Sunday, January 22, 2012

Animal Tracks and Wildlife Signs Science Unit-Part Two

We have been using Crinkleroot's Animal Tracks and Wildlife Signs as a science spine for the Littles for the past few weeks.  I blogged about the first part of the book here.  We're finally done so the book can be returned to the library. I really do need to invest in them for our own shelves.  Here's the remaining activities:

We met Owl next.  As I began reading about Owl, I asked each child what they already knew about owls.  I was pleased that they knew so much already!  They learned nothing new from this section, but did enjoy doing a virtual owl pellet dissection.  If I had planned ahead, I would have ordered a pellet kit.  They are inexpensive and a fun, hands-on activity that they would have enjoyed.  We did an owl coloring page and talked about owl characters in books we've read.  There are many!

We read about Snowshoe Rabbit and Bobcat on the same day, since they are a common prey/predator pair.  The Lambies enjoyed learning about the way the Lord camouflages the hare during the different seasons.  They were also amazed at the size of his feet!  I used this amazing video (even though it has a lynx rather than a bobcat) to show how agile he can be.  Be sure to preview this one if you have sensitive littles.

We watched several videos of bobcats winning the race and enjoying their meal afterward.  We also enjoyed the "Bobcat Kittens" videos.  This is the coloring page we used.  We discussed how wild animals are not pets, of course, and how, now matter how very cute they are, we mustn't touch any wild animal we may see in the forest. I have at least one child who wants to be a wildlife rehabilitator when they grow up.

We live close enough to take a trip to CatHaven and I plan to take all the children there this spring or summer. They even have a 'Track and Trail' class they can take!

Red Fox came next.  We have some foxes around here and saw one once, running across the road.  None of the Littles remembered it, though.  We watched a video or three and looked at this page.  We're not in Virginia, but I appreciated the big pictures and simple summaries. Note, too, the links at the bottom to useful videos and a coloring page.  (Can you NOT mention Redd Foxx during this lesson?)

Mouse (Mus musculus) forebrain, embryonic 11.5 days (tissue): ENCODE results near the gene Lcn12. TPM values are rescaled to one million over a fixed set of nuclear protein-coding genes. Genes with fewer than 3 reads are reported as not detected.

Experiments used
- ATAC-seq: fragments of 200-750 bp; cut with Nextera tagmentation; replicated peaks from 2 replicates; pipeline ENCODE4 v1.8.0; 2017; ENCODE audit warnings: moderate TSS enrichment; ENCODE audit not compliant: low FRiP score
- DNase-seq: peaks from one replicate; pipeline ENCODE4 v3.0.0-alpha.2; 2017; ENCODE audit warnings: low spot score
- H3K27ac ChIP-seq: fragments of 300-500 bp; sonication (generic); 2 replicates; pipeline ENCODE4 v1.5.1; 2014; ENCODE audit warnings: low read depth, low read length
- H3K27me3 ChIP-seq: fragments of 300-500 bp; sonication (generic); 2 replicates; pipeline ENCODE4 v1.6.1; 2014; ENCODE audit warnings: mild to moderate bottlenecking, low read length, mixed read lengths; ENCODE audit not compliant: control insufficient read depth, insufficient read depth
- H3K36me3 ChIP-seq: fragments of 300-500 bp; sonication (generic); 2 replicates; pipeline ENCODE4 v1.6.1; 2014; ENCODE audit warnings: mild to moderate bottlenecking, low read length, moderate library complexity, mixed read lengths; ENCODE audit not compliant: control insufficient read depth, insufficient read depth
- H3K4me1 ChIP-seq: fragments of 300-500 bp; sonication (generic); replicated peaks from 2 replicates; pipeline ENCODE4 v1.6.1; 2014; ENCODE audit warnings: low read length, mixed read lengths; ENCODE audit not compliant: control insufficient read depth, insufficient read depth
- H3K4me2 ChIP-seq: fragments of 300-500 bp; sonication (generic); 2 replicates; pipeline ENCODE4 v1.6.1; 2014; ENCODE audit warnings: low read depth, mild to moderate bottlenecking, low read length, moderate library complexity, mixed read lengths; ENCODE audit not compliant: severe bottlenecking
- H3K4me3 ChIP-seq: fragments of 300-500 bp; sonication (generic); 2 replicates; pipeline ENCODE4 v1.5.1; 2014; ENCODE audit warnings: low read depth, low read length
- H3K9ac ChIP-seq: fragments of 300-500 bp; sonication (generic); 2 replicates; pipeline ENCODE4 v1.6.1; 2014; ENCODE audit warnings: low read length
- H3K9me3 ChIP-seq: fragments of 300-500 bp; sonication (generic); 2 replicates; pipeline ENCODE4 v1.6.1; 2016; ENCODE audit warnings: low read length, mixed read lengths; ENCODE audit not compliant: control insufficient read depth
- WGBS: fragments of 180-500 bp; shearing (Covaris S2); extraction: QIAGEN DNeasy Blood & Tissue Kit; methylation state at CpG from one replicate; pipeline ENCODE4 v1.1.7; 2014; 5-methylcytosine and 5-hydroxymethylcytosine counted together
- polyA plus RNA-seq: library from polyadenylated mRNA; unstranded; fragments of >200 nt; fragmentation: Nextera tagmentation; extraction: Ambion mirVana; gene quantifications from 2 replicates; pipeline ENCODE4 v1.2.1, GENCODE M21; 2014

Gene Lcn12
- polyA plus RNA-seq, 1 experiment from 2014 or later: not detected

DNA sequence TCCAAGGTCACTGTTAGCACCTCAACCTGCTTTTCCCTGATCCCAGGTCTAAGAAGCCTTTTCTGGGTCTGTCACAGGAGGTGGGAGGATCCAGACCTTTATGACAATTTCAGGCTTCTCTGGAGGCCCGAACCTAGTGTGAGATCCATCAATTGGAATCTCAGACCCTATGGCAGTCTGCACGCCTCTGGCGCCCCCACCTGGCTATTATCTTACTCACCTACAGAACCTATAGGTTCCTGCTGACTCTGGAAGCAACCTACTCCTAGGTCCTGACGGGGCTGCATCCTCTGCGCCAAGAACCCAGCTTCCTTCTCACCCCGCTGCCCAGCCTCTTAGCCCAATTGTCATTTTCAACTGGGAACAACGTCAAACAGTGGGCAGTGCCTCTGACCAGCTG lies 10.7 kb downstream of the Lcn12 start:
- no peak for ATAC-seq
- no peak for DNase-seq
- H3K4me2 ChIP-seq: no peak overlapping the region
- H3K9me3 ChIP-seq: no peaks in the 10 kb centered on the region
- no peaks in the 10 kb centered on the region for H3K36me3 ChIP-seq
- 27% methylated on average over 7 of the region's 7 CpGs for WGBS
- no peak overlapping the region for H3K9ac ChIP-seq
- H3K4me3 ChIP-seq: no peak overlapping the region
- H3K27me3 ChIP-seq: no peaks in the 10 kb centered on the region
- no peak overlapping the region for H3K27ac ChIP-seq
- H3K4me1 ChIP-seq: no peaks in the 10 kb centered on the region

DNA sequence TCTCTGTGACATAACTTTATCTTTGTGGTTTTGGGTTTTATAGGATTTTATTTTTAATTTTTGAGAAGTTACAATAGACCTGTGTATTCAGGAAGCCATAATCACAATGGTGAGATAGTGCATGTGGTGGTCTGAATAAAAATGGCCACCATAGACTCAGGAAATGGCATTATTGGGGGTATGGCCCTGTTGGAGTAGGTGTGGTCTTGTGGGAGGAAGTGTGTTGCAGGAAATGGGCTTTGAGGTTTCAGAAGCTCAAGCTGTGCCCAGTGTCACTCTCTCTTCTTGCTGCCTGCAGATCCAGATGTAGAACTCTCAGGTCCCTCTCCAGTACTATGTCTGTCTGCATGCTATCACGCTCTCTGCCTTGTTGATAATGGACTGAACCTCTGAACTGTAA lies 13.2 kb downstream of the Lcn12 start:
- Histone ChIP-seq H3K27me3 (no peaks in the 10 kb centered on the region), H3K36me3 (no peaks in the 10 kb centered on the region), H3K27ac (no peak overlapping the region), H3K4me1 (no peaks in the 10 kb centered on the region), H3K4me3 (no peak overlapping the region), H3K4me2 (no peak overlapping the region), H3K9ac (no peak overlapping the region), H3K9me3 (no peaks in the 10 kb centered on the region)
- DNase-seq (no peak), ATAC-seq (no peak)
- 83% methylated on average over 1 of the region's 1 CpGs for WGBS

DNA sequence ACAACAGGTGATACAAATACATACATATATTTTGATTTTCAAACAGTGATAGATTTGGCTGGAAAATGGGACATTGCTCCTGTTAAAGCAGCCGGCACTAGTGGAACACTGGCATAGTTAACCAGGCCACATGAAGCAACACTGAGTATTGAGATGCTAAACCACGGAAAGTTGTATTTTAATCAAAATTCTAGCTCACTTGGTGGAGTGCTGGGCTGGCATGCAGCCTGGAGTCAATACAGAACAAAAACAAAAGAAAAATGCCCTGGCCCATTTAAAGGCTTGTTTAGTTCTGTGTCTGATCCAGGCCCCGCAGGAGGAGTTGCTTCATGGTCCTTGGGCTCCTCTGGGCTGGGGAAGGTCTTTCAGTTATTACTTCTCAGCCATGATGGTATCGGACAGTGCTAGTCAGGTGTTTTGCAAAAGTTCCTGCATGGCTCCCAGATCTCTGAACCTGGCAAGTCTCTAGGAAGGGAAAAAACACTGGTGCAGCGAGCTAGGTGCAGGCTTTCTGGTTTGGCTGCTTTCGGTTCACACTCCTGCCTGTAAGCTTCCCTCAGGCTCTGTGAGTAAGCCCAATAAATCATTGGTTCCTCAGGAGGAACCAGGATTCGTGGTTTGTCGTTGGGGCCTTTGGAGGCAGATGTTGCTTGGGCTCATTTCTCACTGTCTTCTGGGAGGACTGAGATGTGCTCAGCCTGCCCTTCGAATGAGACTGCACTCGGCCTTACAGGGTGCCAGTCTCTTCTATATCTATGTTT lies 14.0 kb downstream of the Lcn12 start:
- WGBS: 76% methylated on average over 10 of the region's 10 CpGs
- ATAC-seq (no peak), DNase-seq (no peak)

Last but not least was the Grouse.  What a pretty bird!  We used this site to learn a bit more about this handsome fellow.  There are tabs for additional info, including the interesting sounds a male makes with his wings and a video, too. I printed off this coloring page.

So, that's all for this Crinkleroot book.  I let the children color a picture of Crinkleroot himself, too, so they could remember this fun unit and all we did.  I hope you find it in your library and share it with your children, too!

Thursday, January 19, 2012

Elementary Christian Reading

My dear nearly-non-blogging friend Twiggy wanted me to do a post about Christian reading for kids.  I have to admit that I don't seek out many specifically Christian series or books.  I mostly keep the reading to classic things that don't go against our beliefs.  That being said, there are some that are in our library and come to mind.

First and foremost, the Narnia series by C. S. Lewis.  Every one of my children who are able have read these.  Most have listened to at least one read aloud.  I really love these books.  The Lion, The Witch and The Wardrobe was read to me, and the rest of the class, in the third grade by my favorite teacher, Mr. C.  I'm so glad that he introduced me to Narnia!

Another from my childhood was "In Grandma's Attic" by Arleta Richardson. My parents bought me the first while we were driving from Northern Oregon to Northern Washington. I began to read and read until the book was finished. I looked up and we were at the ferry boat, ready to end our drive!  Those were the fastest hours ever.  I received many of the remaining books as I grew, buying the last few that I didn't have as an adult.  I have a complete series now and enjoy sharing them with my girls.

Brian Wildsmith's Jesus, Joseph, Exodus and The Easter Story are beautifully illustrated, fairly simple stories.  I was put off by a rather clear drawing of Joseph's hiney in his story.